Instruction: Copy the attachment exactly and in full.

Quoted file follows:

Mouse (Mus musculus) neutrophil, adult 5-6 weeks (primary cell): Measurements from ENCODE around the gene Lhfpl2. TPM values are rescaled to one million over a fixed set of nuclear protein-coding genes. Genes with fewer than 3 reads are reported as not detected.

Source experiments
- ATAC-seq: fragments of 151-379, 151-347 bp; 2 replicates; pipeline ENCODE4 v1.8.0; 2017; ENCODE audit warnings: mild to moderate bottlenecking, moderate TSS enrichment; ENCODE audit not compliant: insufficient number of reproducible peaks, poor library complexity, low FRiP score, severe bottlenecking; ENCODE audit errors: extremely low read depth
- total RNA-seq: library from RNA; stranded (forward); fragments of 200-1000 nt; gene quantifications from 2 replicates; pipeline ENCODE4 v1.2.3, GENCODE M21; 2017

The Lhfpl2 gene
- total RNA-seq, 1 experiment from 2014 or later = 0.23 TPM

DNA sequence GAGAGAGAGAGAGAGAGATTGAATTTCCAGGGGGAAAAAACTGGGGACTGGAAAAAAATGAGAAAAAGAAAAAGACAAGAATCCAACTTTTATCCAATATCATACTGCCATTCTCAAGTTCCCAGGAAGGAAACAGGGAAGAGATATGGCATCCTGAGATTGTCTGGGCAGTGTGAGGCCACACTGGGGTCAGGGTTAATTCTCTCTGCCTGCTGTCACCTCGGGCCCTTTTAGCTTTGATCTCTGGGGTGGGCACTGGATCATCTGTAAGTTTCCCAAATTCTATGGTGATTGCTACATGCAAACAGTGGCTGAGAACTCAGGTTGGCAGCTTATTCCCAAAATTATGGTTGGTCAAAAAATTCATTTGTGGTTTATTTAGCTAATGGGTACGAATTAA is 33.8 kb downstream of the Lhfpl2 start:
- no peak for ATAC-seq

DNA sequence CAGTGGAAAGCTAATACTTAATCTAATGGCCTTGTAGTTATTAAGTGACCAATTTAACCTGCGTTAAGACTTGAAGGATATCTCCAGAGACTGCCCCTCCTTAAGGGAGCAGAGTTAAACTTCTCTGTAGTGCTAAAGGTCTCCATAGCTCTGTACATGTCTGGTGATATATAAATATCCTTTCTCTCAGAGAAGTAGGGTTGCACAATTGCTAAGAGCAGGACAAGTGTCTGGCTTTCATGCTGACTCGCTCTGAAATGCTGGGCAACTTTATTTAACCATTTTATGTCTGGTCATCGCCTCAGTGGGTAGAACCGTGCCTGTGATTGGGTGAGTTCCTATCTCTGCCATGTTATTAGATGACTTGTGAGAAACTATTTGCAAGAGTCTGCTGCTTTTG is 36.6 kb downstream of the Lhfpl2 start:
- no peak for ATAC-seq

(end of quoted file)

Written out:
Mouse (Mus musculus) neutrophil, adult 5-6 weeks (primary cell): Measurements from ENCODE around the gene Lhfpl2. TPM values are rescaled to one million over a fixed set of nuclear protein-coding genes. Genes with fewer than 3 reads are reported as not detected.

Source experiments
- ATAC-seq: fragments of 151-379, 151-347 bp; 2 replicates; pipeline ENCODE4 v1.8.0; 2017; ENCODE audit warnings: mild to moderate bottlenecking, moderate TSS enrichment; ENCODE audit not compliant: insufficient number of reproducible peaks, poor library complexity, low FRiP score, severe bottlenecking; ENCODE audit errors: extremely low read depth
- total RNA-seq: library from RNA; stranded (forward); fragments of 200-1000 nt; gene quantifications from 2 replicates; pipeline ENCODE4 v1.2.3, GENCODE M21; 2017

The Lhfpl2 gene
- total RNA-seq, 1 experiment from 2014 or later = 0.23 TPM

DNA sequence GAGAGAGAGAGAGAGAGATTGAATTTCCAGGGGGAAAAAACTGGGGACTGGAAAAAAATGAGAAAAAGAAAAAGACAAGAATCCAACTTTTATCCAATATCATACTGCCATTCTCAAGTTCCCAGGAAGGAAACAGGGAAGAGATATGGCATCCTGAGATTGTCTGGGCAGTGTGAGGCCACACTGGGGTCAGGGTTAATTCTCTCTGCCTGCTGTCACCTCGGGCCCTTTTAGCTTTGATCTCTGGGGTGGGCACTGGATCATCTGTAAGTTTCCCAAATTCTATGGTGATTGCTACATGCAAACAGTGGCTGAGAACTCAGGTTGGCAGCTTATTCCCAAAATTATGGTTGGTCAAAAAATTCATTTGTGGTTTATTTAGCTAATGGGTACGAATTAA is 33.8 kb downstream of the Lhfpl2 start:
- no peak for ATAC-seq

DNA sequence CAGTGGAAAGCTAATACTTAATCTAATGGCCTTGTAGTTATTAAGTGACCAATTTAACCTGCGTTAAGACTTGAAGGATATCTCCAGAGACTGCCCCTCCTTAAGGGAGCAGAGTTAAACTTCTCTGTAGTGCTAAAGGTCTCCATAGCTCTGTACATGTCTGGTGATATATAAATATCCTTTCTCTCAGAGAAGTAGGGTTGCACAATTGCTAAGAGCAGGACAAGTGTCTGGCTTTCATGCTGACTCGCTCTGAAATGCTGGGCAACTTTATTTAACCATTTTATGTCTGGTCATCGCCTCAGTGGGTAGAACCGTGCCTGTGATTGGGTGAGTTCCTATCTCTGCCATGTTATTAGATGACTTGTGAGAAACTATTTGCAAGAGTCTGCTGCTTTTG is 36.6 kb downstream of the Lhfpl2 start:
- no peak for ATAC-seq